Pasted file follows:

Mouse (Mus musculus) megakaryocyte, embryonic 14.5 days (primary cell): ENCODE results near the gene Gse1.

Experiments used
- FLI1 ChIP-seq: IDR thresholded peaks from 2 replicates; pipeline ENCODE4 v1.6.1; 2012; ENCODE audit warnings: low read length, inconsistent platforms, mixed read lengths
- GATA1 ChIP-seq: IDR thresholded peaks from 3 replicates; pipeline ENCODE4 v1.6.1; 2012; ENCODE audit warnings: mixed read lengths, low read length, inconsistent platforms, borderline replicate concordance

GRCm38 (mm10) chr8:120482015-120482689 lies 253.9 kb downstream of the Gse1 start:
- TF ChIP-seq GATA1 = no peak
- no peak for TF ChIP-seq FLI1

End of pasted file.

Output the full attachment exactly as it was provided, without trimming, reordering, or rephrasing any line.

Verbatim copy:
Mouse (Mus musculus) megakaryocyte, embryonic 14.5 days (primary cell): ENCODE results near the gene Gse1.

Experiments used
- FLI1 ChIP-seq: IDR thresholded peaks from 2 replicates; pipeline ENCODE4 v1.6.1; 2012; ENCODE audit warnings: low read length, inconsistent platforms, mixed read lengths
- GATA1 ChIP-seq: IDR thresholded peaks from 3 replicates; pipeline ENCODE4 v1.6.1; 2012; ENCODE audit warnings: mixed read lengths, low read length, inconsistent platforms, borderline replicate concordance

GRCm38 (mm10) chr8:120482015-120482689 lies 253.9 kb downstream of the Gse1 start:
- TF ChIP-seq GATA1 = no peak
- no peak for TF ChIP-seq FLI1